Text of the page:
The Climate Change Convention and Developing Countries: From Conflict to Consensus?

Front Cover
Springer Science & Business Media, 1997 M04 30 - 249 pages
The climate change problem can only be effectively dealt with if global anthropogenic greenhouse gas (GHG) emissions can be reduced substantially. Since the emission of such gases is closely related to the economic growth of countries, a critical problem to be addressed by the United Nations Framework Convention on Climate Change (FCCC) is: how will the permissible emission levels be shared between industrialised (ICs) and developing countries (DCs)? The thesis of this book is that the long-term effectiveness of the FCCC runs the risk of a horizontal negotiation deadlock between countries and the risk of vertical standstill within countries if there is little domestic support for the domestic implementation of measures being announced in international negotiations. The research question is: Can one observe trends towards horizontal deadlock and vertical standstill and if yes, how can the treaty design be improved so as to avoid such potential future bottlenecks? The research focuses on the perspectives of domestic actors on the climate convention and related issues in four developing countries: India, Indonesia, Kenya and Brazil. The following key findings emerge from the research: 1. Handicapped negotiating power: The common theme of the foreign policy of DCs is that ICs are responsible for the bulk of the GHG emissions and need to take appropriate domestic action.

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Contents

The climate change issue
1
12 The climate change problem
3
The glass is halffull
9
14 The research problem
17
15 Summary
20
A theoretical framework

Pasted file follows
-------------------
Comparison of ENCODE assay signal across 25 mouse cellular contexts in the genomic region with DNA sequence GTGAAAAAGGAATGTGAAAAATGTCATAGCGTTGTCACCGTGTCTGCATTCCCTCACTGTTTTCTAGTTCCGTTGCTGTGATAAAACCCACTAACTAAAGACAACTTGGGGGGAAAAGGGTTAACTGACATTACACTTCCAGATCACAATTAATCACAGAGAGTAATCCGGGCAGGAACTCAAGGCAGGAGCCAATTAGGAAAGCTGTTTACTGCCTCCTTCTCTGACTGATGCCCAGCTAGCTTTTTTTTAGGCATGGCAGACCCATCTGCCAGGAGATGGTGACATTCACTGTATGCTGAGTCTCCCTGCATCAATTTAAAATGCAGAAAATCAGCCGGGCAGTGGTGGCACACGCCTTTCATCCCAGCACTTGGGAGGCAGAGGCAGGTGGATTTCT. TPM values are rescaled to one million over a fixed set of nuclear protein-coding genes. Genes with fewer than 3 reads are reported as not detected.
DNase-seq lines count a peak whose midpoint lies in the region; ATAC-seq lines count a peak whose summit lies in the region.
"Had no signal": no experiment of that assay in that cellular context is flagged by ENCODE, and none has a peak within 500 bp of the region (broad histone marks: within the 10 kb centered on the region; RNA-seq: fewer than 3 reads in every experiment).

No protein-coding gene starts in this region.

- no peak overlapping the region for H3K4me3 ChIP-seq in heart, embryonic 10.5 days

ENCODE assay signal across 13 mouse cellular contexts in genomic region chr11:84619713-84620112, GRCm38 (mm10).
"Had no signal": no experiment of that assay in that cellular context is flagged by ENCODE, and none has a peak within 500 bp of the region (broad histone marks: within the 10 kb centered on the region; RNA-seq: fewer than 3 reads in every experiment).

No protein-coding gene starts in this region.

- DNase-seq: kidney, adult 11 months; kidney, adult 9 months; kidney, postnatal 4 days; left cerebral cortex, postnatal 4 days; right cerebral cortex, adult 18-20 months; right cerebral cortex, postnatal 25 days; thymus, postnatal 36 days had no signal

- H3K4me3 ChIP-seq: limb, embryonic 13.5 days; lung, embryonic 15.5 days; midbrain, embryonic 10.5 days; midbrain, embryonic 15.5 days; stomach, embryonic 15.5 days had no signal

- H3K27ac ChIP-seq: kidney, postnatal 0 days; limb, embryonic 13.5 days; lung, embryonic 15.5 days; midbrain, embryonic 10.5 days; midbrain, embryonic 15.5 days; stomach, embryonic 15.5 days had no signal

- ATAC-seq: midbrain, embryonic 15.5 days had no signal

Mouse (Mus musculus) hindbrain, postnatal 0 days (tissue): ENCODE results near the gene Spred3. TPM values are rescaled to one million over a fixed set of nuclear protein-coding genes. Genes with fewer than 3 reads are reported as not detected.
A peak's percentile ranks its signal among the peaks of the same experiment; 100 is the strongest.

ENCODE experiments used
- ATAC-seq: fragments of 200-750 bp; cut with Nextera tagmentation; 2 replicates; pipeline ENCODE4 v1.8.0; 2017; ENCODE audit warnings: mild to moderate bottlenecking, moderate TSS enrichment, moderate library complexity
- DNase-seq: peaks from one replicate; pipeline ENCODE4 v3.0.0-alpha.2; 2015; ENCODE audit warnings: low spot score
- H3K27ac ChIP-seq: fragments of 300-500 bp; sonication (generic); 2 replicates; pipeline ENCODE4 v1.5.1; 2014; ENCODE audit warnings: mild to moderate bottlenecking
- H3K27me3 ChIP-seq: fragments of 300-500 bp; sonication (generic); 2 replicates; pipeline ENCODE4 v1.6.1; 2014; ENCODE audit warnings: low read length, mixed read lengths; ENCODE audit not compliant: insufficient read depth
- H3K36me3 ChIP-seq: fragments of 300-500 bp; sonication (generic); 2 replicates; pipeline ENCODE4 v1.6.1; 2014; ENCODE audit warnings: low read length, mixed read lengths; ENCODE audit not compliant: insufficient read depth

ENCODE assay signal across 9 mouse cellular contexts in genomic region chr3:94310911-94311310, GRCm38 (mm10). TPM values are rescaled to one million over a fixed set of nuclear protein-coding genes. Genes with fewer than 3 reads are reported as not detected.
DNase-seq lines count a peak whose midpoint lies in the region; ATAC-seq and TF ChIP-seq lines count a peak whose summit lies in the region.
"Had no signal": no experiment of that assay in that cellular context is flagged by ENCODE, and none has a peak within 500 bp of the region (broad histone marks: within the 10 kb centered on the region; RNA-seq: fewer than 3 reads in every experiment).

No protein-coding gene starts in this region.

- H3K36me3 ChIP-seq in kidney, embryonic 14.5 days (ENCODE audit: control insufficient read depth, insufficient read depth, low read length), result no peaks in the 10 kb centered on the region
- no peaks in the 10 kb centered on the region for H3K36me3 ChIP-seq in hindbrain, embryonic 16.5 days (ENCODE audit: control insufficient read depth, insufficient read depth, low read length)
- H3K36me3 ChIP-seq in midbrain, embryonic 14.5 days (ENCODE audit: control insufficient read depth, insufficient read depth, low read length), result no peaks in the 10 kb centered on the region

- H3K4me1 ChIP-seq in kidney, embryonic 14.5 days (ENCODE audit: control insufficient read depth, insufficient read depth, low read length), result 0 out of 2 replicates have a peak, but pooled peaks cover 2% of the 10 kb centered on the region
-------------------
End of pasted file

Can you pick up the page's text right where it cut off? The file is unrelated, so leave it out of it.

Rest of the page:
21
23 An integrated framework for analysis
35
24 Methodological issues
42
64 Trends and future of JI
130
65 Summary
131
Policy options and related nondecisions
132
72 Analyzing the nondecisions
134
73 Trends and future implications
148
74 Summary
149
8 The politics of climate science
150
83 The costs of climate change
158

25 Summary
45
The domestic context Opportunities and risks
46
33 Climate change is not a priority domestic issue
52
34 Climate policy
58
35 Trends
71
36 Summary
73
Foreign policy Between solidarity and fighting inequity
74
The illusory carrot
88
Elusive coalitions
93
45 Trends
96
46 Summary
98
The case of power politics
99
52 Behind the consensus
101
53 Induced convergence of interests
111
54 Trends and the future of the GEFFCCC
114
55 Summary
115
Joint Implementation Between hope and angst
116
62 Behind the consensus
120
63 Induced convergence of interests
125
Structural imbalance in knowledge generation
161
85 Summary
165
The science of climate politics
166
93 Towards the politics of compromise
172
94 Summary
178
Towards enhanced cooperation
179
103 Vertical bottlenecks
188
104 Towards conclusions and recommendations
190
105 Recommendations in the context of the regime lifecycle
200
106 A final word
205
References
206
List of treaties and other international legal instruments
223
Table of cases UN and other international documents
224
The United Nations Framework Convention on Climate Change
225
List of questions for the interviews
242
Matrix of interviewees
244
Index
246
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